In perusing, as he had pretty carefully done, the blue books before their Lordships, he must say that he considered himself justified in having stated, as he had done in that House more than once, that he thought the Government of Russia had, in the first place, been deceived some how or other with regard to the feelings and intentions of the Government of Great Britain; secondly, that they had been confirmed in their delusion by the evident and positive want of identity of action between the two allies, the English and French Governments; and, thirdly, that that want of identity had been continued up to within a very few weeks of the present time. His assertion with respect to the impression on the Russian Government as to the feelings and intentions of the English Government was justified partly by the despatch of Lord Stratford de Redcliffe written at the time Prince Menchikoff made his first demand. It appeared that when Prince Menchikoff was feeling his way at the Ottoman Court, he had some conversation with Lord Stratford, and that afterwards Lord Stratford had reason to believe, as he himself stated, that Prince Menchikoff was labouring under the delusion that he (Lord Stratford, English Ambassador) was not only representing a Government that was well inclined to Russian demands, but that it was actually prepared to assist in securing them. He would quote Lord Stratford's own words:— When the Turkish Ministers, immediately upon the arrangement of the first question, were compelled by a peremptory requisition from the Prince to enter seriously into the remaining questions, they manifested a settled determination not to comply with that part of them which related to a guarantee in the shape of an engagement binding upon both parties with the force of a treaty. From this resolution of theirs I was not prepared to dissent, for the reasons which are stated in a confidential letter subsequently addressed by me to the Russian Ambassador, less with any hope of inducing him to alter his views, than for the purpose of undeceiving him as to the reliance which I was privately told that he persisted, however strangely, in placing on my co-operation. Surely, then, we might inquire what could have been the reasons which induced Prince Menchikoff to believe that the English Government would not only remain neutral in the matter, but positively assist in obtaining the satisfaction of his demands. That which he had just read was the first symptom in the books on their Lordships' table as to the existence of this impression on the part of Russia; and although his noble Friend the Earl of Clarendon said that that impression was unfounded, he (the Earl of Malmesbury) must continue to think that some language must have been held somewhere by somebody that induced the Russian Government to adopt these opinions, and inoculated Prince Menchikoff with these views.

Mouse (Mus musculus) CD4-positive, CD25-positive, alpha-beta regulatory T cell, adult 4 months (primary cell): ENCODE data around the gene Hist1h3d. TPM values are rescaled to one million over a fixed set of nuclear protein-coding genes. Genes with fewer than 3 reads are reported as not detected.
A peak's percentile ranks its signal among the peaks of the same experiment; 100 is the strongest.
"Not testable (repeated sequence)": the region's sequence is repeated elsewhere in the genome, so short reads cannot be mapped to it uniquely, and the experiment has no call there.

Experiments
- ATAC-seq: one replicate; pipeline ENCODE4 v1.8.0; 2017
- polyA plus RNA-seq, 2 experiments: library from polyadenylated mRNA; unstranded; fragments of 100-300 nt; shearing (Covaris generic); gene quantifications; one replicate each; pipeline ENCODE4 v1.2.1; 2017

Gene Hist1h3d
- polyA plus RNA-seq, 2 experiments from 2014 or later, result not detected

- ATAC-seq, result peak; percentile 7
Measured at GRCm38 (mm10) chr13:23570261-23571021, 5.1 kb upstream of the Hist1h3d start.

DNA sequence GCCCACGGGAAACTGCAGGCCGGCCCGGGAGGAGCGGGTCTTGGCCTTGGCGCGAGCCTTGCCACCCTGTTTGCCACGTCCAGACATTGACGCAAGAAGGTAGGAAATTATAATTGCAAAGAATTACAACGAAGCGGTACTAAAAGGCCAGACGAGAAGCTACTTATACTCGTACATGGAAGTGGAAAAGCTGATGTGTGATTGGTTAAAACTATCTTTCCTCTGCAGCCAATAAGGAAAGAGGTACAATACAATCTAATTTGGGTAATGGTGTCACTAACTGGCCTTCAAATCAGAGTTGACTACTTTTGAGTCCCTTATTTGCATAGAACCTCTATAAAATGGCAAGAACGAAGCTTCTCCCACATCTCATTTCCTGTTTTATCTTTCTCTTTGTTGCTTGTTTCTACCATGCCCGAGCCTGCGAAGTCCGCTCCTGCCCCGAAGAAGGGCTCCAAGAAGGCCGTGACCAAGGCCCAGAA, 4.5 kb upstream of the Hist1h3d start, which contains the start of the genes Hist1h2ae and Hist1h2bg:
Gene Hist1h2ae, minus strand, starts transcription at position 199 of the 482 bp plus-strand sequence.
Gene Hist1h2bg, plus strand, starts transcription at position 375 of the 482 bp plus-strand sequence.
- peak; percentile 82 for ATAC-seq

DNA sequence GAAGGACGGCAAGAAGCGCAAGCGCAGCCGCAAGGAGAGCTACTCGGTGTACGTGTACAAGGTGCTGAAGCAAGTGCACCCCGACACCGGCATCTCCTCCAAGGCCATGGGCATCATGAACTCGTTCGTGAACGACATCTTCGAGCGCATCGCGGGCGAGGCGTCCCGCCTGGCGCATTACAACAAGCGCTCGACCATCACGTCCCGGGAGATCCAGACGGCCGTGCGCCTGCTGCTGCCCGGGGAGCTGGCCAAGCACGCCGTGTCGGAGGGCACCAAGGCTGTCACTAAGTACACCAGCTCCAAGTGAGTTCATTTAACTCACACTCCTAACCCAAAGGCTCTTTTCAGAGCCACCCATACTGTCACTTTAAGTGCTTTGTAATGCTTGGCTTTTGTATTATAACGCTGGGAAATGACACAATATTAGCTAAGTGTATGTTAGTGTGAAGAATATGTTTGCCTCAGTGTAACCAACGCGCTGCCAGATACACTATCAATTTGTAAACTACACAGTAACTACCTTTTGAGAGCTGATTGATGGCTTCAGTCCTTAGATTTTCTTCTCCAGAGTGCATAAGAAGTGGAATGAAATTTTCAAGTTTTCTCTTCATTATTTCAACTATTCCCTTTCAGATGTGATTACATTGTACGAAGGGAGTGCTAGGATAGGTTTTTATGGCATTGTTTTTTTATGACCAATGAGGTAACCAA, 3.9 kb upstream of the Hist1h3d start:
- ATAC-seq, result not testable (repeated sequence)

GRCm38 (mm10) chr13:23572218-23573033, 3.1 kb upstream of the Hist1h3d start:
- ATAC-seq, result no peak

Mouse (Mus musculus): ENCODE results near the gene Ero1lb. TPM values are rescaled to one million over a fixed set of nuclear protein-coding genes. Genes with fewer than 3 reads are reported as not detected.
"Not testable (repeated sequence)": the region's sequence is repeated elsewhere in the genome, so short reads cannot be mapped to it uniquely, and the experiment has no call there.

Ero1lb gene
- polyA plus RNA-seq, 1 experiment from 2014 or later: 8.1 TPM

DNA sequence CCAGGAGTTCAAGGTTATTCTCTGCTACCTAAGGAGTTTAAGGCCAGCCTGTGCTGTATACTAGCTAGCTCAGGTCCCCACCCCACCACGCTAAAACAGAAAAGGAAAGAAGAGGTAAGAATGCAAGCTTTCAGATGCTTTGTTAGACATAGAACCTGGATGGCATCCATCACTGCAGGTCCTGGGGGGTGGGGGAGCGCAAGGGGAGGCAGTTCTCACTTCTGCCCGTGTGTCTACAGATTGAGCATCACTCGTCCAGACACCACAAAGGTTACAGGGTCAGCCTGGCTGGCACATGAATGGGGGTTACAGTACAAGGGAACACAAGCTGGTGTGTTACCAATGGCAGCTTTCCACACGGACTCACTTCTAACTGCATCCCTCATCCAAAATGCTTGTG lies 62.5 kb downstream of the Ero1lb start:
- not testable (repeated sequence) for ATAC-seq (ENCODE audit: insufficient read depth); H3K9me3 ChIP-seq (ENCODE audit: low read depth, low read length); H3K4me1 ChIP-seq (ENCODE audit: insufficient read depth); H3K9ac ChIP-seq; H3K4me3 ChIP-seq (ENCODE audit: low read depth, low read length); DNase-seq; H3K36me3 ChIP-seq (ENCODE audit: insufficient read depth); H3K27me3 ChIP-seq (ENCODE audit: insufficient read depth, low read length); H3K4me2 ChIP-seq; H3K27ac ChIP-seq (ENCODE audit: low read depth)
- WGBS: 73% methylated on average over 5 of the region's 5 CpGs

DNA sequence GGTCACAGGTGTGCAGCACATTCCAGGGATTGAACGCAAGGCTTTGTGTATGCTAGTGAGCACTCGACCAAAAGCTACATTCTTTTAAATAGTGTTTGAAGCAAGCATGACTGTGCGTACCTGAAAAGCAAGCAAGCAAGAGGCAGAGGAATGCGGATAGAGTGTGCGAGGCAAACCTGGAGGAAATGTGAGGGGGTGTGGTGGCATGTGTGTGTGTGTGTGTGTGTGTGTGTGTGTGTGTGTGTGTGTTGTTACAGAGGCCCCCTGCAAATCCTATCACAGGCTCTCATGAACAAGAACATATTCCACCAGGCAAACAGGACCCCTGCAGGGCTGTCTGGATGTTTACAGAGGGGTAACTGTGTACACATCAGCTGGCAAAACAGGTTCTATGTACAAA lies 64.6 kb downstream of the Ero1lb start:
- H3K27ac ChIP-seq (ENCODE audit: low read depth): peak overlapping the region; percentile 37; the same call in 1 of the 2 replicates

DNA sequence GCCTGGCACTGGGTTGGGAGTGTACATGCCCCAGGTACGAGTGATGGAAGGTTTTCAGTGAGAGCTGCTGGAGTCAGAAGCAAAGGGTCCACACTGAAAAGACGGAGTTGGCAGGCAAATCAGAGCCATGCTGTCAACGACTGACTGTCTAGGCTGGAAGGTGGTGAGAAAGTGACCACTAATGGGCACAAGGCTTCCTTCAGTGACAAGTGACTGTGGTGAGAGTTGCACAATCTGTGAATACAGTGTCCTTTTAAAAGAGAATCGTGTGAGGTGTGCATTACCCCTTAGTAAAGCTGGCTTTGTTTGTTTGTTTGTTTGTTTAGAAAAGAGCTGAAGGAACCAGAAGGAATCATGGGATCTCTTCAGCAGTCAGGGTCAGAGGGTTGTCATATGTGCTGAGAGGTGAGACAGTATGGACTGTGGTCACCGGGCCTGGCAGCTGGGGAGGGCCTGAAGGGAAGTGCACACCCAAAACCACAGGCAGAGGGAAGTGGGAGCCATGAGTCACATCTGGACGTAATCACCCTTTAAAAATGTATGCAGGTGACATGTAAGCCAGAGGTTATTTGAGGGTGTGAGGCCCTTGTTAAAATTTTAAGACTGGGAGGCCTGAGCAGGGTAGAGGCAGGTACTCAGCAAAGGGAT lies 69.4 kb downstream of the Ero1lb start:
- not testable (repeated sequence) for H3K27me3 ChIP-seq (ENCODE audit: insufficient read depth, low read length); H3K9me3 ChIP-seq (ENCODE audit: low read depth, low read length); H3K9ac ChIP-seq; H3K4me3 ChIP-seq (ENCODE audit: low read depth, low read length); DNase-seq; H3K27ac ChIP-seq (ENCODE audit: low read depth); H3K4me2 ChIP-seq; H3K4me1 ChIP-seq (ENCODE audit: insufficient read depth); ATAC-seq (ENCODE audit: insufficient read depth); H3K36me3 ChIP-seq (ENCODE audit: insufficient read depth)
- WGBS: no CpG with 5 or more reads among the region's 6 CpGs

The next charge which he had formally to make against Her Majesty's Government was with reference to Colonel Rose's sending for the fleet, when it appeared that he had every reason to demand its presence in Turkish waters, and was quite justified in making that demand. He had been warned by all the British consuls in the southern part of the Russian dominions, and in the northern parts of Turkey, that Russia was arming both by sea and land. He was warned, and he (the Earl of Malmesbury) should have thought that such a warning would have opened his noble Friend's eyes at once, that Prince Menchikoff had actually threatened the Ministers of the Porte that Russia would consider it an act of hostility if any communication of his demands or negotiations was made to the French and English Ambassadors at Constantinople. That surely looked suspicious enough. It was natural, therefore, that Colonel Rose, upon hearing this, and that Prince Menchikoff was, as it were, ashamed of his own propositions, and wished to keep them secret, it was most natural that he should have asked for the advance of the English fleet. But so far from demanding that it should enter the Dardanelles, Colonel Rose merely requested that Admiral Dundas, who, he had been informed, was about to take a cruise in the East, should go to Vourla Bay, a port, he believed; open to any one, and to which our fleet went every summer—and this was a course which Russia could not have objected to. But Her Majesty's Government, differing from Colonel Rose, and also from the opinion of the Emperor of the French, commanded Admiral Dundas to remain at Malta; and a consequence of that command, as he (the Earl of Malmesbury) still maintained, and he thought the blue books fully proved, was to confirm Russia in the delusion under which she laboured, namely, that England and France were not in the same line. The noble Marquess (the Marquess of Clanricarde) had read to their Lordships the thanks which the Prime Minister had received on that occasion from Count Nesselrode; and similar thanks were also given in the same letter to his noble Friend (the Earl of Clarendon), who was looked upon as a novus homo, in whom Count Nesselrode had great hopes for the future, and in whom he thought he might put great confidence. Count Nesselrode not only did that, but actually congratulated the Government on the want of unity in the two allies. Nothing, he thought, could confirm more than did all these transactions—especially this letter of Count Nesselrode to Baron Brunnow—the justice of the reproaches he (the Earl of Malmesbury) had directed to Her Majesty's Government on a former occasion on this point. Still, although the Consuls had declared from all parts that extensive military preparations were going on in Russia—although Prince Menchikoff was convicted of attempting to conceal from the English and French Ambassadors the negotiations which be had been commanded to open at Constantinople—all this failed to open the eyes of his noble Friend the Foreign Secretary. Why, after his noble Friend's lengthened experience of office in Spain, and after his experience in the Government of Ireland, one would have thought that the credulity of the most generous minded man would have been shaken by what he heard from these various sources. But no; nothing of the sort. Long after these events had taken place, two or three months after the alarm of Colonel Rose and the representations of Sir George Seymour and the Consuls relative to Russian armaments—namely, on the 18th of April, his noble Friend, writing to Lord Cowley, said— Count Walewski has read to me a despatch from M. de Benedetti, which appears to have given some uneasiness to the French Government, and particularly as regards a secret treaty, similar to that of the 8th July, 1833, which is said to have been pressed upon the acceptance of the Porte by Prince Menchikeff. I told Count Walewski that the same information had been communicated to Her Majesty's Government by Colonel Rose, but I had reason to believe that the treaty in question would be a written agreement with respect to the Holy Places, and the mode of conducting Divine worship and religious ceremonies there by the Greek and Latin communities.''—[No. 145.] Now, if this were all—if it were merely a written agreement respecting the Holy Places—a subject in which Her Majesty's Government had declared months before England had no interest—if that were all, why should Prince Menchikoff have attempted to conceal his proposals to the Turkish Government? It would have been just to suppose that, had the Holy Places alone been the subject of his mission, he could have had no object in concealment, when it had been declared by the English Government that they had no interest in the matter. It appeared that the subject of calling up the fleets to the Dardanelles by the Ambassadors, was the cause of much discussion in the Cabinet. He concluded that the question was, whether the authority should rest in the Government at home, or be deputed to the Minister at Constantinople; and it was at last given, and he (the Earl of Malmesbury) thought, very properly given—to Lord Stratford. But it was given only on the 2nd of June, and it did not appear that Her Majesty's Government were aware that the French Ambassador had received authority to call up the French fleet so long before as the 22nd of March. Now that the French Ambassador had the power to call up the fleet on the 22nd of March, and that Lord Stratford had no such power during all the month of April and the month of May, must have been as well known to the Russian Ambassador at Constantinople and to the Turkish Government, and to everybody else concerned, as it was to the French and English Ambassadors themselves. And was it not probable that this want of unity in action must have made a strong impression on the Russian Government, and have contributed to maintain the delusions and ambitious dreams of an obstinate man, who sought for every excuse to justify and support him in the course be had entered upon. But there were other matters which ought to have made his noble Friend suspicious of the real objects of Russia. The Russian misrepresentations were not confined to stating what was certainly not the fact with respect to the mission of Prince Menchikoff—there were all sorts of gross misrepresentations and accusations made against Lord Stratford, and which were to be found in the first volume of the papers on their Lordships' table. He was accused by Count Nesselrode of being the first cause and adviser of Reshid Pacha in resisting the Menchikoff demands. The charge was wholly unfounded, and Count Nesselrode, probably not believing his informant, refused the only remedy he could honourably have given—namely, an investigation into the source of this gross and undeserved accusation against an Ambassador. And this was not all. There were also strange misrepresentations made as to the conduct, words, and actions of Lord Westmoreland at Vienna, and afterwards of our Ambassador at Paris. All these things, he should have thought, might have been sufficient to convince Her Majesty's Government that the object of Russia was such a one as would not bear the light. But instead of their taking a firm tone with Russia, they appeared to have entered upon a course of negotiation; and if he (the Earl of Malmesbury) were an older diplomatist, he should say that that negotiation resulted in an accident in diplomacy which could never be forgotten. The Conference which prepared the first Vienna note assembled. It was composed of men of undoubted talent and experience, who wished well to Turkey, and desired to protect her against the unjust claims and aggressions of Russia, and they framed such a note as they thought would ensure peace. That note was forwarded officially to both parties; it was at once accepted by Russia; and Count Nesselrode, he (the Earl of Malmesbury) thought, very suspiciously, said that Turkey ought to take it aux mains jointes. But Turkey refused to accept it in its original shape, and proposed certain modifications. When his noble Friend the Foreign Secretary sent that note to Lord Stratford, this was what he said about it:— Her Majesty's Government have, in preference to all other plans, adhered to this project of Note as the means best calculated to effect a speedy and satisfactory solution of the differences. They consider that it fully guards the principle for which throughout we have been contending, and that it may therefore with perfect safety be signed by the Porte; and they further hope that your Excellency, before the receipt of this despatch, will have found no difficulty in procuring the assent of the Turkish Government to a project which the allies of the Sultan unanimously concur in recommending for his adoption." [No. 32.] That was the opinion of Her Majesty's Government; but what was the view entertained by our Ambassador? Lord Stratford wrote— Though I scrupulously abstained from expressing any private opinion on the merits of Count Buol's Note while it was under consideration at the Porte, I think it incumbent on me to state frankly to your Lordships that the decision of the Council has in no degree surprised me. In making this avowal, I have exclusively in view those passages of the Note to which the Porte objects. It really appears to me, with all deference to your Lordship's superior judgment, that the first two of the objectionable passages could hardly stand as they are without exposing the Porte to inferences not borne out by facts, and eventually to pretensions that it would be equally inconvenient, if not dangerous, to admit or to resist." [No. 73.] Such was Lord Stratford's opinion in contradistinction to that of the Ministry, who had said it could be accepted with perfect safety. Then the noble Earl at the head of the Foreign Office wrote:— Her Majesty's Government are far from denying that these modifications are in themselves unobjectionable; but they do not consider them of that vital importance, nor that they offer such additional security to Turkey, as to counterbalance the risks to which the Ottoman empire is exposed by further postponing the settlement of this unfortunate question." [No. 88.] So the noble Earl stuck to his opinion, notwithstanding the representations of Lord Stratford, and, of course, he (Lard Malmesbury) concluded that the other diplomatists who chew up the Note remained of the same opinion as the noble Earl. Who, however, turned out to be right? The question must have remained a matter of opinion to this moment but for a startling despatch from Count Nesselrode himself, interpreting the original Note which his Government had accepted, not as the noble Earl, not as the French Minister, not as the Ministers of Austria and Prussia had done, but in the same sense as the Turkish Government had done before, thereby justifying the Porte in the eyes of its would be friends in refusing to accede to it. He (the Earl of Malmesbury) could imagine the extraordinary confusion that would be caused in the body of diplomatists at Vienna at finding that they had been composing a Note in express contradiction to what they had meant to say. Then, as events went on, there was another disunity of action between the two allies, England and France—a disunity which was no doubt at once laid before the Russian Prime Minister, and naturally remarked upon by him—he meant with respect to the object of the fleets being sent to the Black Sea. It appeared that when orders were given for the fleets to advance into the Black Sea, it became the duty of the French and English Ambassadors at St. Petersburg to acquaint Count Nesselrode with the fact. But it also appeared that whilst General Castelbajac was instructed to read the despatch of his Government to Count Nesselrude, Sir George Seymour was instructed to communicate only the substance of the despatch from his Government. Both despatches were substantially the same. Both Governments stated that the fleets were going into the Black Sea to defend the territory of Turkey; but the English Government added that they would use their utmost means to prevent the Turkish fleet from making an attack on the Russians. This passage, however, was omitted from the French despatch. As to the object of the fleets going into the Black Sea, in a communication from the noble Earl to Baron Brunnow (Oct. 1), the noble Earl said:— It is true that on entering the Principalities war was not declared by Russia; but a country whose territory is forcibly invaded and retained in contravention of a special treaty engagement, for the purpose of compelling it to submit to conditions which it considers incompatible with its political independence, whose functionaries are forbidden to hold intercourse with its Government, and whose tribute is suspended—that country cannot consistently with international law or usage, or with common sense, be considered at peace with the Power that so acts towards it; and I repeat, therefore, that from the day on which the Principalities were occupied, the treaty in accordance with its own provisions, has been suspended, and it rested with the Sultan and with Her Majesty's Government to determine at what time, and for what purpose, the British squadron should enter the Dardanelles. It is not necessary to pursue this subject further, as Her Majesty's Ambassador has called up a portion of that squadron to Constantinople, not, as you appear to suppose, to favour an object on the part of the Divan of opposing fresh obstacles to the work of conciliation, but exclusively from apprehension of local dangers to British life and property. His proceedings have been entirely approved by Her Majesty's Government, who, with the same object in view, have instructed him to send for the whole of the squadron." [No. 118.] Five days after, the noble Earl, writing to our Ambassador at Paris on the subject, speaking of the same fleets and the same object, said— It, therefore, appears advisable to Her Majesty's Government that general instructions should be given to the Ambassadors and Admirals to employ the combined fleets in whatever manner and at whatever place they may think necessary for defending the Turkish territory against direct aggression. If the Russian fleet were to come out of Sabastopot, the fleets would, as a matter of course, pass through the Bosphorus." [No. 130.] Therefore, the object stated to Lord Cowley is not that which was stated to Baron Brunnow—not the defence of the lives and property of Her Majesty's subjects—but positively (and he was very glad to say so) the defence of the Turkish territory. In the name of all that was straightforward and honest, however, why not have told Baron Brunnow that? He ought to have been told that at first; his mind ought to have been strongly impressed with what was the object of sending the fleets there—that they went there to maintain, if necessary, the rights and the independence of Turkey and her territory. What was the use of being chary of the truth with him? Such an omission on the part of the Government only reacted on themselves—because Baron Brunnow must have trans- mitted to his Government the statement which had been made to him, and of course it tended further to deceive the Russian Government as to the vigorous measure which, at last, Her Majesty's Ministers were determined to follow in the prosecution of their policy. The same infirmity of purpose, the same want of courage, pervaded the whole of their policy during those transactions. How did the noble Earl treat that event, which must be regarded as one of the most important in the whole series?—he referred to the occupation of the Principalities. With the same timid politeness, the same extreme tenderness, the same—really he could not find a word sufficiently strong to express what he felt as to the manner in which that question was treated—but he would read to the House the noble Earl's own account of this matter in his letter to Sir George Seymour, dated the 22nd July, announcing the communication he had had with Baron Brunnow. How could their Lordships suppose that the English Minister, who had protested against such an attack as being a breach of treaty, of humanity, and of justice, the invasion of the Principalities, would treat such a question in his communication with the representative in London of that invading Power? Here were the noble Earl's own words:— I have communicated to Baron Brunnow the substance of my despatch of the 19th instant to you, and informed him that I had not alluded in it to the evacuation of the Principalities as a necessary and immediate consequence of an arrangement of differences between Russia and the Porte, because I thought it would be little less than an insult to the Russian Government to suppose, after the public assurances that had been given on the subject, that any portion of the Turkish territory would be occupied by Russian forces for a day longer than was necessary for their evacuation when the question at issue between the two Governments was amicably settled." [No. 363.] Little less than an insult to the Russian Government! Why this conduct on the part of the noble Earl reminded him of an anecdote told of a very timid master of the ceremonies in a town near where he (the Earl of Malmesbury) lived, who was surprised by the appearance of a ferocious-looking person walking uninvited into the ball-room, and remaining there amongst his guests with his hat on. Some of the company having urged the propriety of his being turned out, the master of the ceremonies replied, "Pray have a little patience, I have no doubt the gentleman will take his hat off by-and-by." Now the noble Earl had declared that in the negotia- tions which Her Majesty's Government were carrying on in respect to these transactions, the evacuation of the Principalities should be a sine quâ non. This then was the way in which the noble Earl made it a sine quâ non, namely, that no allusion was made to it in the despatch of the noble Earl to Sir George Seymour, as a necessary and immediate consequence of an arrangement of differences between Russia and the Porte, because, forsooth, he thought it would be little less than an insult to the Russian Government. Nor did the noble Earl mention it in any other place. In the famous Vienna note no mention was made of the Principalities—a most extraordinary omission! The subject was avoided in that document, no doubt from the same motive, namely, the fear of offering an insult to Russia, after the assurances that had been made by that Power. He hoped that none of their Lordships would suppose that he was blaming the Government for not having taken hostile measures sooner. He did not complain of their efforts to maintain peace, the value of which he felt as highly as any man; but what he conceived was that Her Majesty's Government had mistaken the method of obtaining that object. They ought to have borne in mind that they had to deal with a man of absolute power—of strong feelings and passions—a man who had an hereditary and fixed idea in his own mind—for this fact could not be denied—that it was decreed that either he or his descendants should occupy Constantinople. We need not go back to the story of the gate erected for Catherine on her way to the Crimea. Her Majesty's Government should have recollected that they had to deal with a man who had great prejudices, who was most absolute in his opinions, and obstinately determined in his character, and who, could not be turned from his purpose, by having it distinctly manifested to him, in the most emphatic language and manner, that dangers greater than any glory or advantage he could hope to gain from his object, would inevitably befall him, as the result of his attempting it. They should have made him from the very first distinctly understand that the existence of an independent Sovereign at Constantinople was a political necessity to England and to France, fully equal to that which he might deem Russian possession of Constantinople to be, and that England and France were resolute, at all cost, to vindicate that necessity. It bud been lightly asserted, and by a man of eminent ability too, that it was matter of little consequence to whom Constantinople belonged; and that there was no sort of political objection to its being in the hands of Russia. It might be thought that he was exaggerating in what he was about to say; but he believed that, as far as regarded our supremacy as a maritime Power—as far as regarded the safety of our great empire—the possession of Constantinople by Russia: would be more fatal to both than would: be the loss of Ireland, if we could conceive the possession of Ireland in the hands of an independent sovereign. Under such circumstances, Ireland could not be as formidable an enemy to this country as the monarch of so vast a territory as Russia in full possession of Constantinople. We know that at this moment Russia has twenty-seven sail of the line in the Baltic, and fifteen sail of the line in the Black Sea. If she had possession of Constantinople, without the expenditure of a farthing more than at present upon her Navy, she might with the greatest ease, if she chose, transport her fleet from the Baltic to the Mediterranean. With little difficulty she could then collect thirty sail of the line in one spot. And how would those ships of the line be guarded? How would they be drilled and exercised? Why, there would be ports upon ports—arsenals upon arsenals—impregnable to any other Power, if Russia were once in possession of the Dardanelles. And how could this great force be kept from being available against us, if the Autocrat so desired? Once in possession of the Bosphorus, thus rendered impregnable, this fleet, so unassailable from without, might rush, at any moment, into the Mediterranean, and then in what a position would Malta or Corfu be, with such garrisons as we had there now? In what a position would English power in the Mediterranean be, maintained by the five or six sail of the line we had kept up for some years past? Nor would the relative position of France, in such a contingency, be better than that of England, for it was quite fallacious to say that France had a less interest than we in the possession of Constantinople by the Russians. France was equally interested in opposing the encroachments of Russia upon Constantinople; with respect to the Mediterranean, she would stand in the same position as that he had just described. With Constantinople in the possession of Russia, France would very soon have to meet a hostile fleet acting against her between Toulon and her Algerian conquests. Unquestionably, then, it was pre-eminently worth while for these two great nations to apply their utmost efforts, how great soever the calamities and the cost of war, to avert such a catastrophe as the occupation of Constantinople by Russia. He submitted that Her Majesty's Government ought to have placed before the Emperor of Russia the plain and comprehensive fact, that England and France were resolute to defend the independence of Turkey with their last soldier and their last shilling. The Emperor of Russia would not then have been led into any mistake or misapprehension as to those transactions; but he would have comprehended the gravity of the undertaking he had entered upon, when, without any justification or provocation whatever, he urged a series of demands upon Turkey which no independent Sovereign in the world could with dignity accept, and which no independent nation like us could hear without utter and avowed indignation.